What Is A Growth Plate Fracture?
The Growth Plate which is also known by the name of epiphyseal plate or the physis is the name given to an area of growing tissues near the ends of the long bones of children and adolescents. Each long bone has two growth plates at each end of the bone. It is the growth plate that determines the shape and size of the bone when the child matures into an adult.
Once the growth of the child is complete, the growth plate closes and is replaced by solid bone. Till the time the growth plates are open, they are perhaps the weakest part of the musculoskeletal system of the child. This is the reason as to why the Growth Plates are vulnerable to injuries.
Any fracture to the Growth Plates is termed as a Growth Plate Fracture. The question frequently asked is how to know whether an individual has a growth plate fracture or not. This article gives us a brief insight as to how to know whether a child has suffered a growth plate fracture or not.
What Happens When You Break A Growth Plate?
A growth plate fracture can occur just by a blunt trauma to the growth plates due to a fall or as a result of a motor vehicle collision. Repetitive stress on the growth plates can also result in a growth plate fracture. This can happen during training for a sporting event, in which the child may be participating in.
There are some factors which makes a child prone to growth plate fractures. A boy is more likely to suffer from a growth plate fracture than girls as growth plates close in girls faster than in boys. Majority of growth plate fractures occur during a sporting event or as a result of a fall. Biking, skating, and skateboarding also are one of the primary causes for growth plate fractures. Adolescents are more vulnerable to growth plate fractures than small children.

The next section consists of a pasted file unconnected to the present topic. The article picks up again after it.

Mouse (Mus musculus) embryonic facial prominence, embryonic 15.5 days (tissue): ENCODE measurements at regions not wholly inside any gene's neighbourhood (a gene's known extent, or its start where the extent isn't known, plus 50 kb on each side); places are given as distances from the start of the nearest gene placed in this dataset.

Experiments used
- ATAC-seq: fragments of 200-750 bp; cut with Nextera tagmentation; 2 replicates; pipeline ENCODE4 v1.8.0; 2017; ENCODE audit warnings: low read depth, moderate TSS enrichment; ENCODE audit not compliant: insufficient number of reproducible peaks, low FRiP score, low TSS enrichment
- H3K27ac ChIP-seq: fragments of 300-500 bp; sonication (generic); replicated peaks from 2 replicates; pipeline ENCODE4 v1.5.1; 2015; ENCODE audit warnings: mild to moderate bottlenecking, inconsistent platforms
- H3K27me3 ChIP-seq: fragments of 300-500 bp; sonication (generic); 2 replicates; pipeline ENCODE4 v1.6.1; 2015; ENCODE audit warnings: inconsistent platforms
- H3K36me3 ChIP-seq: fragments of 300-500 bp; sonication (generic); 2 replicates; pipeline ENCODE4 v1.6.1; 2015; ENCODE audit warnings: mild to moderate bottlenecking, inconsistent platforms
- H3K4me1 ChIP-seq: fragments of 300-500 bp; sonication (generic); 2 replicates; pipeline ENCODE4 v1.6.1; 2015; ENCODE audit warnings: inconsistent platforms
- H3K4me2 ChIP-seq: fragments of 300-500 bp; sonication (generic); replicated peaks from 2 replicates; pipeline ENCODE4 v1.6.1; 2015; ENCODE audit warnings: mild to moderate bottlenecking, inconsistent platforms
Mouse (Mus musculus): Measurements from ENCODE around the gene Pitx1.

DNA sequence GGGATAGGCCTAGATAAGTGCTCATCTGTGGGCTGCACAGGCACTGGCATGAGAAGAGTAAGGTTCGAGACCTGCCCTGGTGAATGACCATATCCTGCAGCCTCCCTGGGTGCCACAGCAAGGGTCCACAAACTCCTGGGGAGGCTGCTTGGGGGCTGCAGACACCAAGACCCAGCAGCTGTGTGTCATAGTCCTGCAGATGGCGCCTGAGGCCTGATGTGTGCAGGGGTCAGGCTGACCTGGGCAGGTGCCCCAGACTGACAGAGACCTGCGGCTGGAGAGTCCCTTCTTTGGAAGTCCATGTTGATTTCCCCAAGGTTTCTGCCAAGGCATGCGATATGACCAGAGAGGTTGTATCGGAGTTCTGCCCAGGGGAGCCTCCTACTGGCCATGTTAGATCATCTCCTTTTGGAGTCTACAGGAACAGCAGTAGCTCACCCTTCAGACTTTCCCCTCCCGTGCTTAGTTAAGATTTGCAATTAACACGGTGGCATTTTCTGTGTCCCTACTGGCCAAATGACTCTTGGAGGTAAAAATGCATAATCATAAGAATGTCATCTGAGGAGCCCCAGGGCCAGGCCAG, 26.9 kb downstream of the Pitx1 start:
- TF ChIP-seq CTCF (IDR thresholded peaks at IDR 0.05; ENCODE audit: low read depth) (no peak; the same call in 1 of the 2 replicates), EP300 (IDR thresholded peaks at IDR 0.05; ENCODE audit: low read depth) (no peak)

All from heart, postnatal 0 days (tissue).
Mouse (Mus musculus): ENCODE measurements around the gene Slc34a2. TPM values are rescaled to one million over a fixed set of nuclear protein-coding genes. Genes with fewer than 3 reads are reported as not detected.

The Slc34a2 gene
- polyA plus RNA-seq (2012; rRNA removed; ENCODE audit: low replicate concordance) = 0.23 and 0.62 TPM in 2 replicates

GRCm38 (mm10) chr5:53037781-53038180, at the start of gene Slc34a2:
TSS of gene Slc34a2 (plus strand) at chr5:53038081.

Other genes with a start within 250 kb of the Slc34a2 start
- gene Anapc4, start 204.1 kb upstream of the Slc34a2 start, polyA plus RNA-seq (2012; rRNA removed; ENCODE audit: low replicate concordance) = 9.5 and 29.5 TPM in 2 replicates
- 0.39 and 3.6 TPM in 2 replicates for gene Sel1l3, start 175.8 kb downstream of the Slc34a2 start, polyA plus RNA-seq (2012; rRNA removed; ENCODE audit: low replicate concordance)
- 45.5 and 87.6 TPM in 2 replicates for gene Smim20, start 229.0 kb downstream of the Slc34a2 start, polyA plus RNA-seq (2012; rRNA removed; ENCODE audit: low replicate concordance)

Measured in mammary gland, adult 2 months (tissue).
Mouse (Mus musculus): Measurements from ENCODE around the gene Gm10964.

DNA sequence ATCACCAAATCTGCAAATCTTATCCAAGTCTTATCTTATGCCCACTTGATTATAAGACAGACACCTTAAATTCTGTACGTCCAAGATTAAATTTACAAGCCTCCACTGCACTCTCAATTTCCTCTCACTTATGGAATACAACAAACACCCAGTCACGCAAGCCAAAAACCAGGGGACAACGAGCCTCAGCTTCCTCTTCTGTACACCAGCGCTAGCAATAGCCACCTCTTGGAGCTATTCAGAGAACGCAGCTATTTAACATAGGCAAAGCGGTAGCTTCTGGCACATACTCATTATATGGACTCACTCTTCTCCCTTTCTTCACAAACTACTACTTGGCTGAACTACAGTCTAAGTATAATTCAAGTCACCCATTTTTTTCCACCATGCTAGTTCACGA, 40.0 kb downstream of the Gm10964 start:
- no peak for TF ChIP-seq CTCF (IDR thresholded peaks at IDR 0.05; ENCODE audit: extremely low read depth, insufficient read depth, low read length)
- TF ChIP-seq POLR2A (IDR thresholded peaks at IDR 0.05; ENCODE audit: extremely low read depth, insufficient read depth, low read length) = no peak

The moment an injury occurs to the growth plate causing it to break, there will be severe pain at the site of the injury. This pain will worsen with any attempts at moving the joint. There will be a visible deformity at the site of the injury and the bone may appear crooked. There will be severe pain with any pressure or palpation at the area of the growth plate injury. Persistent swelling at the site of the injury is yet another sign that the growth plate may be fractured. Additionally, there will be warmth and tenderness at the area of injury pointing towards a growth plate fracture.
Apart from persistent pain and swelling at the area of injury, a child with a growth plate fracture will not be able to move the injured area and any attempts at movement will cause worsening pain as a result of the growth plate fracture.
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